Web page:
European air travel demand increases as summer begins. However, summer travel has been thrown into chaos as thousands of flights have been cancelled in many countries and long queues have formed at airports as airlines lay off workers amid the coronavirus pandemic and existing employees strike for higher wages.
Lufthansa pilots voted on July 31 to go on strike, offering a 5.5 percent pay rise this year. The airline has been hit by ground crew strikes since July 27 and has been forced to cancel more than 1,000 flights. The union for ground workers has demanded a 9.5 percent pay rise for about 20,000 people and warned more action could be taken.
The union of flight attendants at Ryanair Spain intends to strike four days a week from August 8 until January 7 next year to demand higher wages and improve working conditions. EasyJet’s pilots in Spain said on July 29 that they would go on strike for nine days in August.
Scandinavian Airlines pilots went on strike for 15 days in July, leading to the cancellation of 3,700 flights, affecting some 380,000 passengers. Norwegian Air agreed to give pilots a 3.7% pay rise in June to avoid the impact of the strike.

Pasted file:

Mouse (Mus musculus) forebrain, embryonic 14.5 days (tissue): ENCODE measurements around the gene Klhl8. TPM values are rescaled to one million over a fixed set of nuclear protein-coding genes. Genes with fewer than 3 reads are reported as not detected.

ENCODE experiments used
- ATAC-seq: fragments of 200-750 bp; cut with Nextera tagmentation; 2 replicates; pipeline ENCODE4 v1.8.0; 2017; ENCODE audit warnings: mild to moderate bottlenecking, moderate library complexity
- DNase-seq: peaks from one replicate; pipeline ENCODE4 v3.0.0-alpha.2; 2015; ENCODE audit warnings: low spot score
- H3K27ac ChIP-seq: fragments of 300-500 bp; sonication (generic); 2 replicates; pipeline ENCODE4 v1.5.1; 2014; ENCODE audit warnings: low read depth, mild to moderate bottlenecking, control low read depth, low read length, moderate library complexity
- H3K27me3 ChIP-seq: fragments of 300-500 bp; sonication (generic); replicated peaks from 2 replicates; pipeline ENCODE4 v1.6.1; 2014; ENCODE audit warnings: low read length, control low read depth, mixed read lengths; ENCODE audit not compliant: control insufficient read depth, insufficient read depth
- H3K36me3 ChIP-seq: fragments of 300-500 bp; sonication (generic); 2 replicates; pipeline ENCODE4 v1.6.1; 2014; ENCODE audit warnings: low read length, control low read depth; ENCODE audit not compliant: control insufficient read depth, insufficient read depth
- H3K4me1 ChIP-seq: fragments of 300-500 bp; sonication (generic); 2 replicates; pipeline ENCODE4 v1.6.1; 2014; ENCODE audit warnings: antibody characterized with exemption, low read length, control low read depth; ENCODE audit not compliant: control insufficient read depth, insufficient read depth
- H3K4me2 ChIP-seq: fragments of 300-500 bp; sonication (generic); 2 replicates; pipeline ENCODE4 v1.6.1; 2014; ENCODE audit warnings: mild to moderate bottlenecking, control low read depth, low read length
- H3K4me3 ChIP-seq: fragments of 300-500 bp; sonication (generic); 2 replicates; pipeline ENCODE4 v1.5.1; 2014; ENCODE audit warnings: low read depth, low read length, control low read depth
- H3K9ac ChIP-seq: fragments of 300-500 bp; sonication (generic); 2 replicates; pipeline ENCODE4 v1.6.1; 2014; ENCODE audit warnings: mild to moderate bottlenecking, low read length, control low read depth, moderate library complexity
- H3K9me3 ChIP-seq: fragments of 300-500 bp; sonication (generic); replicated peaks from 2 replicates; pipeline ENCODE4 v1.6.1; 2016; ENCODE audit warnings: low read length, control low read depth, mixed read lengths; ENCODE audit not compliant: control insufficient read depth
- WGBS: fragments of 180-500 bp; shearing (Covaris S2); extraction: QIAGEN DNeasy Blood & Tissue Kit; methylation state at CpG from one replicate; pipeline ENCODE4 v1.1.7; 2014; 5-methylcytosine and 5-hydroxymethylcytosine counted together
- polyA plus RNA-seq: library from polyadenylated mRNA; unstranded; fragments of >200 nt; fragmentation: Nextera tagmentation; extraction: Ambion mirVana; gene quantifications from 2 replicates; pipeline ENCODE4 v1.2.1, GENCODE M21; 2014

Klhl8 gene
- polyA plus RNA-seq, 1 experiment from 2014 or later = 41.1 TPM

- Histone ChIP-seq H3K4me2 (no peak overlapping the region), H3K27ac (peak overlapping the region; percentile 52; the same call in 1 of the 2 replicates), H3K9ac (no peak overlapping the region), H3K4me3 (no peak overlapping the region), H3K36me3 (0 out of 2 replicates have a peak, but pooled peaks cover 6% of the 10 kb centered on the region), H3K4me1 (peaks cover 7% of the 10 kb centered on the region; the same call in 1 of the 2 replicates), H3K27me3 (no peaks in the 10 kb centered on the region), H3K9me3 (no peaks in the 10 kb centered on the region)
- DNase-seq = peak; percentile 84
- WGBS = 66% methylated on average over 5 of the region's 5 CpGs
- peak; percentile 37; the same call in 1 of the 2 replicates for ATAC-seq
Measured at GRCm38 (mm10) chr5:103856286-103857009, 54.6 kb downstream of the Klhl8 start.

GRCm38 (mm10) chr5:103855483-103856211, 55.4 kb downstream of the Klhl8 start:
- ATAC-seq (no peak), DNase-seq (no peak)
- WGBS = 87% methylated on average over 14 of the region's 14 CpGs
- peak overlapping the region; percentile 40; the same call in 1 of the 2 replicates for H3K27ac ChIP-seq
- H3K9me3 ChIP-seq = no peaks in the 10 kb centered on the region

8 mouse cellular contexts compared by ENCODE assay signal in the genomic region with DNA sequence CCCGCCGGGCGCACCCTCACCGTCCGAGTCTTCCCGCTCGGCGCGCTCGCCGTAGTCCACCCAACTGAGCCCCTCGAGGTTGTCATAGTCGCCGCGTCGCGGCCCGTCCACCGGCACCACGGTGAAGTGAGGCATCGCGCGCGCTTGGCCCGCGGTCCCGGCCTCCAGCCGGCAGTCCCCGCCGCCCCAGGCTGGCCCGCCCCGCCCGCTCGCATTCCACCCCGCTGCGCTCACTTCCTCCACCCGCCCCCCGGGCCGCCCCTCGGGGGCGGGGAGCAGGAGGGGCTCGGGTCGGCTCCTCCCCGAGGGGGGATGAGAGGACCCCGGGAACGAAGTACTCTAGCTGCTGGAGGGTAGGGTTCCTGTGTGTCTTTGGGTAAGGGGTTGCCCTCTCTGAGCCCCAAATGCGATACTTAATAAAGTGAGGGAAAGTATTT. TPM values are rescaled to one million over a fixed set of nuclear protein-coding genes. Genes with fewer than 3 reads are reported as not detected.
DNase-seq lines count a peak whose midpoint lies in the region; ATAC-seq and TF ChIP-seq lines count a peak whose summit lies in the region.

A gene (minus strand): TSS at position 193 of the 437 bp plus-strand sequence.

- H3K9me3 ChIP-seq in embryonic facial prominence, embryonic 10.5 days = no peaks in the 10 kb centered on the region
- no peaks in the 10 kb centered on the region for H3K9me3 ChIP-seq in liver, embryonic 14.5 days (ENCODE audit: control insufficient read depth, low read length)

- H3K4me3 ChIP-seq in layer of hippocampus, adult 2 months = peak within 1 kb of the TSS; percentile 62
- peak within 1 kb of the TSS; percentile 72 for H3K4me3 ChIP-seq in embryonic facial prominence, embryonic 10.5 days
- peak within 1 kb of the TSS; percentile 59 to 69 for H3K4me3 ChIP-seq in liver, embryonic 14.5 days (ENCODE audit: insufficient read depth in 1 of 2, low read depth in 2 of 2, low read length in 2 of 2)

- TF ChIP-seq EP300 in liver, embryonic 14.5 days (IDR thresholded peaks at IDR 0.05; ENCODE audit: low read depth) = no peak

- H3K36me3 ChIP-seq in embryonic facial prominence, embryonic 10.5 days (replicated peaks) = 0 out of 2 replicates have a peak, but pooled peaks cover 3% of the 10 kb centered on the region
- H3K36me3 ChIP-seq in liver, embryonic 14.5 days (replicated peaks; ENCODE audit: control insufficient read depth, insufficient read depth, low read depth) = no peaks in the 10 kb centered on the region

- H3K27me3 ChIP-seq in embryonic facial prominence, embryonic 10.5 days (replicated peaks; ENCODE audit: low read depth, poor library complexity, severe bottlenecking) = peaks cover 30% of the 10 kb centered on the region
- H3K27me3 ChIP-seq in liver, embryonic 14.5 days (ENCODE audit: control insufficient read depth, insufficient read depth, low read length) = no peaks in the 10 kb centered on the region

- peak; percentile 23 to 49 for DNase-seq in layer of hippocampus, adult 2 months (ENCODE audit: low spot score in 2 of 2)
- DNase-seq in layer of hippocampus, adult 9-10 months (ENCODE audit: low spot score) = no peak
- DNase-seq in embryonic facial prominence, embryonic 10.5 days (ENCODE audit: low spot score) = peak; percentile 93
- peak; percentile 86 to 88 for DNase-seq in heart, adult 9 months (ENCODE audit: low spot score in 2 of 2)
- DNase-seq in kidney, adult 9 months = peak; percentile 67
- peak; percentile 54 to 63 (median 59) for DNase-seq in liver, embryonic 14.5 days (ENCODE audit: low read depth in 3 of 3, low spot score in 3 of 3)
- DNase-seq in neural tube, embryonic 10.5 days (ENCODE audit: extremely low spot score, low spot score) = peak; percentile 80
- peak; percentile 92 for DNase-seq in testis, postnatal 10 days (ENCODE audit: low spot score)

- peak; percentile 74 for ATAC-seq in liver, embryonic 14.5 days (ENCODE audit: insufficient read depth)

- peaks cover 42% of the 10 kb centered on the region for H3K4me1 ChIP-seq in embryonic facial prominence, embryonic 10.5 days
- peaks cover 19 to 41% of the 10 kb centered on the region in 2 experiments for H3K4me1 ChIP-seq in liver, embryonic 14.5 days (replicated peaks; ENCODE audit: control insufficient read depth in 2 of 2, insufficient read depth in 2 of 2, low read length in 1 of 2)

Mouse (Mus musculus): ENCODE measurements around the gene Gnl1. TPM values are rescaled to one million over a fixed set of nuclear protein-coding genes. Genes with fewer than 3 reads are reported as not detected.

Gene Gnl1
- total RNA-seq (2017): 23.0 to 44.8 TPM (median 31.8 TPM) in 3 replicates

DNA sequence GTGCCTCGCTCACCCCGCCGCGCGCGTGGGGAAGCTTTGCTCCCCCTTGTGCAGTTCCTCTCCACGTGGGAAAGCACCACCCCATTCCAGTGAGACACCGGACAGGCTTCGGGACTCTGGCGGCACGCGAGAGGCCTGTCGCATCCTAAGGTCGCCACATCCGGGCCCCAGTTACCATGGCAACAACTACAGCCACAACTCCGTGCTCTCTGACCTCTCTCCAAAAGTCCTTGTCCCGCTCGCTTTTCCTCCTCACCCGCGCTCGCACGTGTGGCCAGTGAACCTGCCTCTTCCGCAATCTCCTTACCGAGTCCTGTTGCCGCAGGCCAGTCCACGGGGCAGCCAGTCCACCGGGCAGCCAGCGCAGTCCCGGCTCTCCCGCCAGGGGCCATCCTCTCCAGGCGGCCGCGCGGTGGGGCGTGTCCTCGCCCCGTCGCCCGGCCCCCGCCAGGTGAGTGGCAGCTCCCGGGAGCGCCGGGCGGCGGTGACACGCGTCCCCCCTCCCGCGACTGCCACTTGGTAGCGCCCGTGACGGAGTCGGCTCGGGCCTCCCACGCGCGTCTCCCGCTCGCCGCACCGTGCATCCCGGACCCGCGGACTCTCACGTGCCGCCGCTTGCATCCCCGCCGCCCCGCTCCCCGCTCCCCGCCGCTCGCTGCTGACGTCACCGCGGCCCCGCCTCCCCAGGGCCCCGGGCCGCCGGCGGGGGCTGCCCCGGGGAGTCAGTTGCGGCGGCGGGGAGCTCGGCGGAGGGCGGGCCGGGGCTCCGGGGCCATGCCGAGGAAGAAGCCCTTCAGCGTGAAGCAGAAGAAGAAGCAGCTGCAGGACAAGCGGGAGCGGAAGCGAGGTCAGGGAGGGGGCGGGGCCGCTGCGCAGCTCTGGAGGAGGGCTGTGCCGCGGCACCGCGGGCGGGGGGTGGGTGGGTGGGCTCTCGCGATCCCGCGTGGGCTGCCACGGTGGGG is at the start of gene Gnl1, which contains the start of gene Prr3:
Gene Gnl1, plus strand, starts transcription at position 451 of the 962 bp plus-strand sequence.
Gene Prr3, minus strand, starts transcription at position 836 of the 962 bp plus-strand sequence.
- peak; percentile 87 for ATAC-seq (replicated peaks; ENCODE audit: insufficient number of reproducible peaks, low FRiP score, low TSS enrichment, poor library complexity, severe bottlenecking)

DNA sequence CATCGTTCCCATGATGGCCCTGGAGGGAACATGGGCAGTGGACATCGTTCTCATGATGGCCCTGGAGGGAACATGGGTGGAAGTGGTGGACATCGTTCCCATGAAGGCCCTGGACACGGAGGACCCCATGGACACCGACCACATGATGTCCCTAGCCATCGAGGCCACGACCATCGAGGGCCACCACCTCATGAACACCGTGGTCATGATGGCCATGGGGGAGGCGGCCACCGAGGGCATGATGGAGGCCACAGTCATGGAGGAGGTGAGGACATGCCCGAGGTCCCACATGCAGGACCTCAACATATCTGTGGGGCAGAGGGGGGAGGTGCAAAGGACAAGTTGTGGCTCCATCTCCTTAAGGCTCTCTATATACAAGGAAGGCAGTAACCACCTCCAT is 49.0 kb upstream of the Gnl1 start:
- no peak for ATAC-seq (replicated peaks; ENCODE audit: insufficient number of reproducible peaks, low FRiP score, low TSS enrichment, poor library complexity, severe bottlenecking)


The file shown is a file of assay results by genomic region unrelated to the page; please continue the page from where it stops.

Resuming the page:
Due to manpower shortages, many European airlines, including Lufthansa and British Airways, have cut flights, and some major airports have also been affected. Heathrow Airport in London, England, will require airlines to stop selling summer air tickets from July 12. The airport is currently limited to 100,000 passengers a day.
It is difficult to recruit workers
In addition to the strike problem, European airports and airline operators are also facing the dilemma of not recruiting workers.
According to the statistics of the French Federation of Trade Unions, during the new crown epidemic, more than 20,000 people were laid off at Paris-Charles de Gaulle Airport. Currently, there are 4,000 vacancies at Paris-Charles de Gaulle and Orly airports, mainly in security, maintenance, and travel retail.
Amsterdam Schiphol Airport in the Netherlands, one of the busiest airports in Europe, is in urgent need of recruiting 500 security personnel. The airport now employs 58,000 people, about 10,000 fewer than before the pandemic. The airport has agreed to pay 15,000 cleaners, porters and screeners an hourly stipend of 5.25 euros to cope with peak summer travel.
Frankfurt Airport in Germany laid off about 4,000 ground staff during the epidemic, and recently hired nearly 1,000 people, which is still difficult to alleviate the manpower shortage. The German government intends to ease the summer travel chaos by opening a fast-track visa approval channel for thousands of foreign-related workers.